Changpeng Zhao 'Answers To No One But Himself,' CFTC Says in Lawsuit Against Binance CEO

Zinger Key Points
  • CFTC targets world's largest crypto exchange.
  • Lawsuit filed in Chicago federal court.

This story has been updated with comment from Binance. 

Binance Holdings Ltd., the leading global digital currency exchange, along with its CEO Changpeng Zhao, is facing a lawsuit Monday from the U.S. Commodity Futures Trading Commission that accuses the company of violating trading and derivatives regulations.

The legal action was initiated on Monday in federal court in Chicago.

What Happened: The lawsuit alleges that Binance facilitated trades in cryptocurrencies such as Bitcoin BTC/USDEther ETH/USDLitecoin LTC/USDTether USDT/USD, and Binance USD BUSD/USD, which it refers to as commodities.

Furthermore, the lawsuit alleges that Binance, under the guidance of Zhao, instructed its employees to use virtual private networks (VPNs) to disguise their locations.

Following the lawsuit's filing, the price of Bitcoin dropped by around $1,000, and Binance's exchange token, Binance Coin BNB/USD, fell by roughly 3%.

The CFTC asserted that Binance purposefully established a complex system of corporate entities to obscure its actual operations and reach, including its U.S. affiliate, Binance.US.

The filing states that Binance's intricate structure is intended to "obscure the ownership, control, and location of the Binance platform," adding that "Zhao answers to no one but himself."

 

A Binance spokesperson told Benzinga the lawsuit is "unexpected and disappointing," adding that Binance has been working collaboratively with the regulatory agency for more than two years. 

The exchange has invested in its compliance efforts in the last two years to ensure that U.S. users are not active on the platform, the spokesperson said. 

Binance's compliance process includes the following, according to the company: mandatory KYC for all users worldwide, country blocks for U.S. residents, blocks of U.S. citizens regardless of where they live, blocking devices using a U.S. cellular provider, blocking logins from U.S. IP addresses and preventing deposits and withdrawals from U.S. banks for credit cards.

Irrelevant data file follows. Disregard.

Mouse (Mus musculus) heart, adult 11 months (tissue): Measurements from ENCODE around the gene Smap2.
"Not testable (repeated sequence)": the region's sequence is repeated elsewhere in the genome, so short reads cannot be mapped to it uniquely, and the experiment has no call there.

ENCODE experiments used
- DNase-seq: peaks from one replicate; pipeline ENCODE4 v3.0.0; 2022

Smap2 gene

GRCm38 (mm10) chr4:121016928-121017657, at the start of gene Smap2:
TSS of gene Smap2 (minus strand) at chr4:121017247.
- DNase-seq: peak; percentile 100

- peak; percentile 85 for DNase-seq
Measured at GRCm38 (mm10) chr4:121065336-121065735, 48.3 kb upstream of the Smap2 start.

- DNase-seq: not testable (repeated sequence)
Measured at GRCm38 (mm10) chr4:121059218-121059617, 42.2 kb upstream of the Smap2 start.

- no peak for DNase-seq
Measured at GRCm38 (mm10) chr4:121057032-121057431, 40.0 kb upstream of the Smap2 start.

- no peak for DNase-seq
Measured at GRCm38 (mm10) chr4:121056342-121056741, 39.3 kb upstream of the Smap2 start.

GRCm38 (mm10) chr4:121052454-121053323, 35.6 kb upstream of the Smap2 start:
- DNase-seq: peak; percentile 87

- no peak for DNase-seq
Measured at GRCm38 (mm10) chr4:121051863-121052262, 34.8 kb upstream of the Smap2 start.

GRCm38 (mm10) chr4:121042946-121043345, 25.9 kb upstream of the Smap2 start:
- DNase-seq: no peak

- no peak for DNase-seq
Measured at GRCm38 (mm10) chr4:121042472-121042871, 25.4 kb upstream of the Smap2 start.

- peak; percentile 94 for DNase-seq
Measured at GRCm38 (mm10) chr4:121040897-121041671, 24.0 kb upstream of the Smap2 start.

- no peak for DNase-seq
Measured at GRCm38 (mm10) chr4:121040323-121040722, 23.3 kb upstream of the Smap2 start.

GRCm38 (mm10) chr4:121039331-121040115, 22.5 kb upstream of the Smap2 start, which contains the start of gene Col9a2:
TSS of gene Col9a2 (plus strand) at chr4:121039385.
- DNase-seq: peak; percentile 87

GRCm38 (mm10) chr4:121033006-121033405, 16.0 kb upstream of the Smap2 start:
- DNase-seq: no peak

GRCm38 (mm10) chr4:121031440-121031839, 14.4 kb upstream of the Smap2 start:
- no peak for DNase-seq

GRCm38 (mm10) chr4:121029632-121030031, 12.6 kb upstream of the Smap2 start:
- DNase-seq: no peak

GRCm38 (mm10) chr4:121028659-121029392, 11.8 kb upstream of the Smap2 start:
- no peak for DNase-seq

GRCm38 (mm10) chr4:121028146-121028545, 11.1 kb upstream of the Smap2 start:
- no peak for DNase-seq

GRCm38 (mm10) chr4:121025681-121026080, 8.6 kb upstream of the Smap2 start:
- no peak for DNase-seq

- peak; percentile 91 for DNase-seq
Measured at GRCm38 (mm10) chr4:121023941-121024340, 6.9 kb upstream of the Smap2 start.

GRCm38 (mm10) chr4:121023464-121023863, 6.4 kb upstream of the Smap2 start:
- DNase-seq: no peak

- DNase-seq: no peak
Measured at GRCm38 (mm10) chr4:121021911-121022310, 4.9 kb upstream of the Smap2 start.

Also Read: MicroStrategy Settles Silvergate Loan, Boosts Bitcoin Portfolio: A Deep Dive Into Company's Crypto Strategy

CFTC Chief Counsel Gretchen Lowe referred to Binance's actions as a "willful evasion of Federal law" in a press release, citing internal communications as evidence.

Additionally, the lawsuit alleges that Binance advised its U.S. customers to use various methods, including VPNs, to bypass restrictions on U.S.-based users.

The filing alleges that "VPNs have the effect of masking an internet user's true IP address" and that "VPN use by customers to access and trade on the Binance platform has been an open secret, and Binance has consistently been aware of and encouraged the use of VPNs by U.S. customers."

The suit contends that Binance directed significant clients, such as trading firms, to establish shell companies in jurisdictions like Jersey, the British Virgin Islands and the Netherlands to avoid restrictions.

Binance was reportedly fully aware of the extent of its U.S. operations, with the filing citing internal monthly reports submitted to Zhao, indicating that 17.8% of customers were still based in the U.S. as of June 2020, even after control measures had been enacted. 

Read Next: Regulation Rumble: Unpacking The Coinbase-SEC Showdown And What It Means For Crypto

Photo: Web Summit on flickr.

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